Saturday, February 1, 2014

April 10, 2000: Phillies vs. New York Mets

My support of the Phillies renewed, I eagerly counted down the days to the 2000 season.

I even bought a magazine that previewed the new season in the form of one-page breakdowns for all 30 major league teams, and I read it cover to cover. I was aware that despite my great knowledge of baseball, I still didn’t know it well enough to converse about it at length with my peers at school. My window on that potential boost to my popularity was nearly closed, with high school graduation just two months away, but my recent acceptance to Penn State University earned me a new and much bigger group to impress.

My dad still came first as far as attending games was concerned, and we crossed off another wish list item when we acquired tickets for the Phillies home opener, my first game at the Vet in nearly five years. We didn’t know quite what we were in for.

In my eyes, the Phillies’ biggest rivals were the Atlanta Braves, but that probably stemmed from my own hatred of the perennial division winners, and their fans’ insufferable and racially offensive Tomahawk Chop. I know now that the Mets are the main foe by simple proximity. Philadelphia, Boston and basically the entire state of New Jersey constantly deal with living in New York City’s shadow.

We entered a fog of tension that engulfed all of Veterans Stadium. Thousands of Met fans made the trip down the New Jersey Turnpike, and Philly fans expressed extreme displeasure of their presence in a variety of ways. My dad and I could hear the noisy taunts all around us, and more than once, we saw security guards leading the worst offenders out of sight.

The guards couldn’t respond fast enough to two different groups of Phillies and Mets idiots (they don’t deserve the label of fan) who leapt onto the field between the sixth and seventh innings to pummel each other into the Astroturf, an effective weapon against any enemy as I learned the previous December. It was impossible to believe in that moment that my dad and I shared anything in common with those mindless barbarians.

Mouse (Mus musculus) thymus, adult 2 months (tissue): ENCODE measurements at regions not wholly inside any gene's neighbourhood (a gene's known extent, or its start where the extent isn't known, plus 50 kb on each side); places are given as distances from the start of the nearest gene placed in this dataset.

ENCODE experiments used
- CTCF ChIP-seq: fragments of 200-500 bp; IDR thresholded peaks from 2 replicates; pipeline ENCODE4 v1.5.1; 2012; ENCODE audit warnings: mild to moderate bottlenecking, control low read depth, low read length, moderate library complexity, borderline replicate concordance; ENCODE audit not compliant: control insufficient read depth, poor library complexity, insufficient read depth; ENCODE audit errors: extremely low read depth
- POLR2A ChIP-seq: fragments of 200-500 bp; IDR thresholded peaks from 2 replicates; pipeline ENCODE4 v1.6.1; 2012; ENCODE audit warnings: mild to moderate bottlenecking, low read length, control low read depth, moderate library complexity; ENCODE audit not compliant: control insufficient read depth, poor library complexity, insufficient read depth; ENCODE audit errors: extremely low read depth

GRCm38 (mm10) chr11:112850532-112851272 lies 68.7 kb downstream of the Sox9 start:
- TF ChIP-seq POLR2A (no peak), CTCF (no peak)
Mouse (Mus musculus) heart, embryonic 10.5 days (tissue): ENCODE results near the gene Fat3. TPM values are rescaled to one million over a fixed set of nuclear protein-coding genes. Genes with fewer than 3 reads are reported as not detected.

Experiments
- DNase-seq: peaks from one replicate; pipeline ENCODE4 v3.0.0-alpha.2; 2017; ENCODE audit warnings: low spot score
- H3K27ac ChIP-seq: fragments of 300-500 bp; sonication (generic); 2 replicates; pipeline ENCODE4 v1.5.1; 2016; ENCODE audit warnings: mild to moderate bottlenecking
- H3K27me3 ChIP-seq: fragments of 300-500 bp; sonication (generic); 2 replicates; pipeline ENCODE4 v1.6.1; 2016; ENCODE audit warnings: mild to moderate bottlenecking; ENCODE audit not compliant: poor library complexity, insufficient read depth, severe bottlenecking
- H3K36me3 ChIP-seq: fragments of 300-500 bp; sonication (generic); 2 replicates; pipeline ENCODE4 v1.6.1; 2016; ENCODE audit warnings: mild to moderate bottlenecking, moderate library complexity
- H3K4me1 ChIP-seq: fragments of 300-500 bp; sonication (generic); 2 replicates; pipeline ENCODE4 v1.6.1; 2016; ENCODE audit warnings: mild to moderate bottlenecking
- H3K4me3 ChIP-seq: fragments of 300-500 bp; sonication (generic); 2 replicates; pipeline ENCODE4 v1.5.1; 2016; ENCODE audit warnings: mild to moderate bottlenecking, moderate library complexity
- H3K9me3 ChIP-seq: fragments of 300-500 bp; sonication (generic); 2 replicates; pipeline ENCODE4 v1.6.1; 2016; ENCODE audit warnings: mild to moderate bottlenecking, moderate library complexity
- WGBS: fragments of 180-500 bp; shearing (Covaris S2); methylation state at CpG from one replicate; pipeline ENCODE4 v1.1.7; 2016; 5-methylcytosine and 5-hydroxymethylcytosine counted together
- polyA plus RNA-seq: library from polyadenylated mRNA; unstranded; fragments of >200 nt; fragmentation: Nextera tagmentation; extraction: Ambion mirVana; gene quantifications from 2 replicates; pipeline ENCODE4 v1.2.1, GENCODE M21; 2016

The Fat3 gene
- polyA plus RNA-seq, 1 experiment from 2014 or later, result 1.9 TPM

This was the first time I felt ashamed to be a Philadelphia fan, and given our general reputation, I knew it wouldn’t be the last. I admit that I get a little too critical and worked up at times, but I feel fortunate that on the whole, my dad raised me to be a respectful fan. If given the opportunity, we would have both personally apologized to the Phillies for the selfish acts of those brawlers, who not only behaved without regard to the people around them, but also disrupted the game.

The contest on the field was pretty wild as well, though it only got physical once when Phillies bench player Kevin Sefcik collided with the Mets’ Mike Piazza at home plate. A total of 16 runs crossed the plate in the game, all before the sixth inning.